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My code above is only for testing problem not real life program. In real code one object is java.util.Date and second is taken from database row implementation (in database DATE and in ViewObject is oracle.jbo.domain.Date). To compare both I use equals() metod.Of course as I hope is clear from first message not directly but with result of getValue() method.
As much as this looks like a bug, it also looks like a "documented feature".
"Note: This type is a composite of a java.util.Date and a separate nanoseconds value. Only integral seconds are stored in the java.util.Date component. The fractional seconds - the nanos - are separate. The Timestamp.equals(Object) method never returns true when passed a value of type java.util.Date because the nanos component of a date is unknown. As a result, the Timestamp.equals(Object) method is not symmetric with respect to the java.util.Date.equals(Object) method. Also, the hashcode method uses the underlying java.util.Date implementation and therefore does not include nanos in its computation."
"Due to the differences between the Timestamp class and the java.util.Date class mentioned above, it is recommended that code not view Timestamp values generically as an instance of java.util.Date. The inheritance relationship between Timestamp and java.util.Date really denotes implementation inheritance, and not type inheritance."
But, also the java.util.Date equals() method is documented with:
"Thus, two Date objects are equal if and only if the getTime method returns the same long value for both."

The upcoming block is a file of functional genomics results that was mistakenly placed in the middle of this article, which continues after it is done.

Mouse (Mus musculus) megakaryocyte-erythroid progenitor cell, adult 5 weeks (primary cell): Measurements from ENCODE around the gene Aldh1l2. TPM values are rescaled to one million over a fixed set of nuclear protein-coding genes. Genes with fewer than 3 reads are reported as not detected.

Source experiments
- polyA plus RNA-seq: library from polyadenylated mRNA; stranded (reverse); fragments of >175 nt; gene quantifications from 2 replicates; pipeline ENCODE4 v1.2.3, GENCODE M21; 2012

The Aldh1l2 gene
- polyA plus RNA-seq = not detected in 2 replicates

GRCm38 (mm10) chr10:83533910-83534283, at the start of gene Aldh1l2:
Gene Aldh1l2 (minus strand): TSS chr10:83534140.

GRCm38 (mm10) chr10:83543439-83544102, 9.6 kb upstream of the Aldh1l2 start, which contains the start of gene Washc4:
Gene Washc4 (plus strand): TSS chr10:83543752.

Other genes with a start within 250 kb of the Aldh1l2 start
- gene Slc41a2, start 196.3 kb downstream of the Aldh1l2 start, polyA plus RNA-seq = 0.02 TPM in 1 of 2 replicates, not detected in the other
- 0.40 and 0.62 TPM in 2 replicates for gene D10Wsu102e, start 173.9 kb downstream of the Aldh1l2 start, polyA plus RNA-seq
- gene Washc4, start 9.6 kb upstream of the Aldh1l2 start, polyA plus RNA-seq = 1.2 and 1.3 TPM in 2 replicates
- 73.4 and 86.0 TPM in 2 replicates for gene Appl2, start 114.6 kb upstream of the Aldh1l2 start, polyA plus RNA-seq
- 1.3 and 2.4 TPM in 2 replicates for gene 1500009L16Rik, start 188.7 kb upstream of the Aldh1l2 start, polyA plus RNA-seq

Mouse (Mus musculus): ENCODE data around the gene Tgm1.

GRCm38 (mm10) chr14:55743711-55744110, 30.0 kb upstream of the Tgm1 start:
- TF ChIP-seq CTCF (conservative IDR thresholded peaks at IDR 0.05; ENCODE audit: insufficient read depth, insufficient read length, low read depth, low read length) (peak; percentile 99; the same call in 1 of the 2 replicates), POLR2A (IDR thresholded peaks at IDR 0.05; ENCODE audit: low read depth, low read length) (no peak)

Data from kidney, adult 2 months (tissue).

And in your example, this ...
results in this ...
System.out.println("oraDate.getValue().getTime() = " + oraDate.getValue().getTime()); System.out.println("utilDate.getTime() = " + utilDate.getTime());
Interesting question, maybe someone with more "date experience" can answer this.
oraDate.getValue().getTime() = 1172737018000 utilDate.getTime() = 1172737018000
thank Jan for your replies, and sorry for my delay - I was far from computers recently :-).
For me it is not problem with java.util.Date and java.sql.Timestamp but oracle.jbo.domain.Date. It results from how java.util.Date and java.sql.Timestamp relates and that in Timestamp class some methods are overridden. Instead of casting to java.util.Date in return of getValue() method of oracle.jbo.domain.Date class should be creating new java.utilDate object. This way always result from getValue() will always be java.util.Date.
And, more general, it is also very good example how careful one should be with casting. Thou casting in oracle.jbo.domain.Date.getValue() is valid, results in very error prone design.
I understand your issue results from the oracle.jbo.domain.Date class implementation.
But, because "the inheritance relationship between Timestamp and java.util.Date really denotes implementation inheritance, and not type inheritance" a discussion about this becomes more confusing because the term "is a" no longer has its typical semantics.
yes you're of course right about merit of this problem. But I think that if it is possible to make something clear why not to do this way? If oracle.jbo.domain.Date.getValue() would return always java.util.Date (as it is the case when not using casting but new java.utilDate() ) error prone situation would no longer exist. And I suppose this change is safe for existing applications code.